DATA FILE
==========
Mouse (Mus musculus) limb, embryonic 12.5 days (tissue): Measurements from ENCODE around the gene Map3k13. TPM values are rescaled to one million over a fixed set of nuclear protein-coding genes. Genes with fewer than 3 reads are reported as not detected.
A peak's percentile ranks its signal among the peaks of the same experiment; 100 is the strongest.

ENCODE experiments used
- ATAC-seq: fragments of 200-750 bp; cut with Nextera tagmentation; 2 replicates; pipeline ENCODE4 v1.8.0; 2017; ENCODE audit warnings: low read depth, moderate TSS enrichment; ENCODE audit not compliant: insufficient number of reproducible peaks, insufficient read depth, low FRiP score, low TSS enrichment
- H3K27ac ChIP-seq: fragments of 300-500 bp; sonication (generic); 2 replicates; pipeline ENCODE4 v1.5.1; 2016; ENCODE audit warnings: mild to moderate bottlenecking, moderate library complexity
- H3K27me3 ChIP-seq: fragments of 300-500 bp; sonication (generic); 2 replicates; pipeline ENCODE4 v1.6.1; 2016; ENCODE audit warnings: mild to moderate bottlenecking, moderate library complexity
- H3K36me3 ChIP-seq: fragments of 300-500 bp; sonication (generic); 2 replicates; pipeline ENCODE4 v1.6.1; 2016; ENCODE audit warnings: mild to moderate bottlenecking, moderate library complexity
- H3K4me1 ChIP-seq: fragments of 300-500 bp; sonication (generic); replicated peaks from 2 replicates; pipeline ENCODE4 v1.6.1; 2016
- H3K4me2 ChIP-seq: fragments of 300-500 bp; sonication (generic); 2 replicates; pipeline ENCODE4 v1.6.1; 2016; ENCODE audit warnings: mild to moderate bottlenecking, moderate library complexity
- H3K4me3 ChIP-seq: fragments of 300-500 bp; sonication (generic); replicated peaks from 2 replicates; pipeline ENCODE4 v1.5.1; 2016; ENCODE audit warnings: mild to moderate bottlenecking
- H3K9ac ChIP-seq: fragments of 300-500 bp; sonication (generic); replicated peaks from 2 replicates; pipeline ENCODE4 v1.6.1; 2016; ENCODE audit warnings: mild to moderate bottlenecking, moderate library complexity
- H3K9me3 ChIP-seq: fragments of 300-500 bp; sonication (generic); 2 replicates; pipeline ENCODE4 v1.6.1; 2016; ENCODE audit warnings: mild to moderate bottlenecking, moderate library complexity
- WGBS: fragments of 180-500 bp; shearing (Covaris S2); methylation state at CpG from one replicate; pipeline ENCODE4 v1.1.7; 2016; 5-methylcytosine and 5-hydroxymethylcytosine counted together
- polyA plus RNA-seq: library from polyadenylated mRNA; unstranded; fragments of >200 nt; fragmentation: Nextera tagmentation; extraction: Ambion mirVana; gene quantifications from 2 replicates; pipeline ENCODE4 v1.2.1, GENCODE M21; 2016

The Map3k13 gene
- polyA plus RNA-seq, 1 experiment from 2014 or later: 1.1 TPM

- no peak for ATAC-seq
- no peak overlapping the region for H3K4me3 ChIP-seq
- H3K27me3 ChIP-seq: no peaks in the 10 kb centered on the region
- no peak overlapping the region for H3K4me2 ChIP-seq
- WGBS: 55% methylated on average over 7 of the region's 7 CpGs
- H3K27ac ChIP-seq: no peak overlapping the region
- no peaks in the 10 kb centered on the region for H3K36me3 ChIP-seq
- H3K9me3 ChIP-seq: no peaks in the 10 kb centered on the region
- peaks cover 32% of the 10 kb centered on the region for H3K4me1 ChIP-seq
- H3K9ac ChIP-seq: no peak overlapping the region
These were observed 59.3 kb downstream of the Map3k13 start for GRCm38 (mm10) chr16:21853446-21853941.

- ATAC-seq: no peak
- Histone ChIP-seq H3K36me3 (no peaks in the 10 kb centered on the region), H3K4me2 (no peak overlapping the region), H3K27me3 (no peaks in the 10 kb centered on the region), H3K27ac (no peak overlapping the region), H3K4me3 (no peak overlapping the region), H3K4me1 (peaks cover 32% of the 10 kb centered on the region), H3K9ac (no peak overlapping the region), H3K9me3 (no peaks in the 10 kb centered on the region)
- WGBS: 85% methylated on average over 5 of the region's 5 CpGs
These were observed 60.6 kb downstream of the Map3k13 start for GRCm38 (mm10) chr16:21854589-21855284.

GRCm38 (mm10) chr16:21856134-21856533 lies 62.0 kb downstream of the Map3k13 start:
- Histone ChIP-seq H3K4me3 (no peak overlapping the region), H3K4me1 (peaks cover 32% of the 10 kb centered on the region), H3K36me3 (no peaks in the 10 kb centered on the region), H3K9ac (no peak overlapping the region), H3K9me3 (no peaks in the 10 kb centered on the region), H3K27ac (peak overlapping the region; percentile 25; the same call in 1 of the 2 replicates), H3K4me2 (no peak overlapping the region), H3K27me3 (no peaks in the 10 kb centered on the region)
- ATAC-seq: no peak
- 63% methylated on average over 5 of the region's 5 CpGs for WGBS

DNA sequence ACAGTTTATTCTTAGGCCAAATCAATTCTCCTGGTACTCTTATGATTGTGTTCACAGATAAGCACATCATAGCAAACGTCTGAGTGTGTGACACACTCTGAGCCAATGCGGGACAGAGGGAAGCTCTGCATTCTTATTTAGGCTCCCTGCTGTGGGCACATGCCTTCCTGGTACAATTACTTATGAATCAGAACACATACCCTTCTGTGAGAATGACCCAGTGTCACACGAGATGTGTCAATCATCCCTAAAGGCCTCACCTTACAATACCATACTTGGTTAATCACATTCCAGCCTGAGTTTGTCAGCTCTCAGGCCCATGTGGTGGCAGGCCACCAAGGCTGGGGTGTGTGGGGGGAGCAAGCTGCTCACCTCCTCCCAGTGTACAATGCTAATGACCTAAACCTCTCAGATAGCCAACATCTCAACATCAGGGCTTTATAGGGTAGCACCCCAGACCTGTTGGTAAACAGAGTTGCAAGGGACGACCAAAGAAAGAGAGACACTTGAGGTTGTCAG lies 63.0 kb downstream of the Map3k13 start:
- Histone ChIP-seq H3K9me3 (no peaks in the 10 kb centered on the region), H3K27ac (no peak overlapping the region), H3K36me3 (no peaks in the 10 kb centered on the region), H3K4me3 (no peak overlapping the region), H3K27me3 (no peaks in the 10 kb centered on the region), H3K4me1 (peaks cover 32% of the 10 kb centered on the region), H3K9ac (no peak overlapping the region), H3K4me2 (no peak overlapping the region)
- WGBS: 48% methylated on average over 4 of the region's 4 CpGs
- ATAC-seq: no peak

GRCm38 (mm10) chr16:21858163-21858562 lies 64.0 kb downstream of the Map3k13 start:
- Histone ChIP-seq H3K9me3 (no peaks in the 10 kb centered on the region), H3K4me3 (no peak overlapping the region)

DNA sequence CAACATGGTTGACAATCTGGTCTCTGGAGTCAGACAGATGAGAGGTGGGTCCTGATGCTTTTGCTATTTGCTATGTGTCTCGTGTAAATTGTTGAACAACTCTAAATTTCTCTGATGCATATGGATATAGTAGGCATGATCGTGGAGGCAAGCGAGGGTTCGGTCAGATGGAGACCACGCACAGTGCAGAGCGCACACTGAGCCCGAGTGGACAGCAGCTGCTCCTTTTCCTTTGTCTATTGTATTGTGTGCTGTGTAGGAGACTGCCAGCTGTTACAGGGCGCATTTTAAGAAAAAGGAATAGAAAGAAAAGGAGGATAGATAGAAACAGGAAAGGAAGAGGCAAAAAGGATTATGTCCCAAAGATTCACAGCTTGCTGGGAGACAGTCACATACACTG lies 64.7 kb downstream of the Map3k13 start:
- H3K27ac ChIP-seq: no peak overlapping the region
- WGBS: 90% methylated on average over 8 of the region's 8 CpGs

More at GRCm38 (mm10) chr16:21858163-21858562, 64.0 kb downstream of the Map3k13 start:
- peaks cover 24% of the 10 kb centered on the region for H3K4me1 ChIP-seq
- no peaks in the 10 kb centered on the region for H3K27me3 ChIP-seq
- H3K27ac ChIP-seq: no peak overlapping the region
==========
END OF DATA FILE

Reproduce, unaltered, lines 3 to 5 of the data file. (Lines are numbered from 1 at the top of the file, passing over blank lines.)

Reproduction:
ENCODE experiments used
- ATAC-seq: fragments of 200-750 bp; cut with Nextera tagmentation; 2 replicates; pipeline ENCODE4 v1.8.0; 2017; ENCODE audit warnings: low read depth, moderate TSS enrichment; ENCODE audit not compliant: insufficient number of reproducible peaks, insufficient read depth, low FRiP score, low TSS enrichment
- H3K27ac ChIP-seq: fragments of 300-500 bp; sonication (generic); 2 replicates; pipeline ENCODE4 v1.5.1; 2016; ENCODE audit warnings: mild to moderate bottlenecking, moderate library complexity